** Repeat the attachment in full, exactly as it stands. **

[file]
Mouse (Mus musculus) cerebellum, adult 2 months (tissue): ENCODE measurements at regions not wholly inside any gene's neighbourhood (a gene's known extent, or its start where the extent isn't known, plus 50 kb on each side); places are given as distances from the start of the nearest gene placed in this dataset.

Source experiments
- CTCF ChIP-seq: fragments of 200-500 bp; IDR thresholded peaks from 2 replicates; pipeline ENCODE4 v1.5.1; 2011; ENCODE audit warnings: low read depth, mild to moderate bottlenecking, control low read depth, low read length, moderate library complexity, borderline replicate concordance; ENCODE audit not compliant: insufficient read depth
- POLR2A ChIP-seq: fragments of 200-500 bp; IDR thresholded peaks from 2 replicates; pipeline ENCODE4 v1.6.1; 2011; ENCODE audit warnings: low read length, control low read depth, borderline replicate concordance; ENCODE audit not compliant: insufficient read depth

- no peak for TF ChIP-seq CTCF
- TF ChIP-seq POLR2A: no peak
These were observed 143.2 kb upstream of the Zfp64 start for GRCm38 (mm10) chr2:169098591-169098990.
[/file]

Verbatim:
Mouse (Mus musculus) cerebellum, adult 2 months (tissue): ENCODE measurements at regions not wholly inside any gene's neighbourhood (a gene's known extent, or its start where the extent isn't known, plus 50 kb on each side); places are given as distances from the start of the nearest gene placed in this dataset.

Source experiments
- CTCF ChIP-seq: fragments of 200-500 bp; IDR thresholded peaks from 2 replicates; pipeline ENCODE4 v1.5.1; 2011; ENCODE audit warnings: low read depth, mild to moderate bottlenecking, control low read depth, low read length, moderate library complexity, borderline replicate concordance; ENCODE audit not compliant: insufficient read depth
- POLR2A ChIP-seq: fragments of 200-500 bp; IDR thresholded peaks from 2 replicates; pipeline ENCODE4 v1.6.1; 2011; ENCODE audit warnings: low read length, control low read depth, borderline replicate concordance; ENCODE audit not compliant: insufficient read depth

- no peak for TF ChIP-seq CTCF
- TF ChIP-seq POLR2A: no peak
These were observed 143.2 kb upstream of the Zfp64 start for GRCm38 (mm10) chr2:169098591-169098990.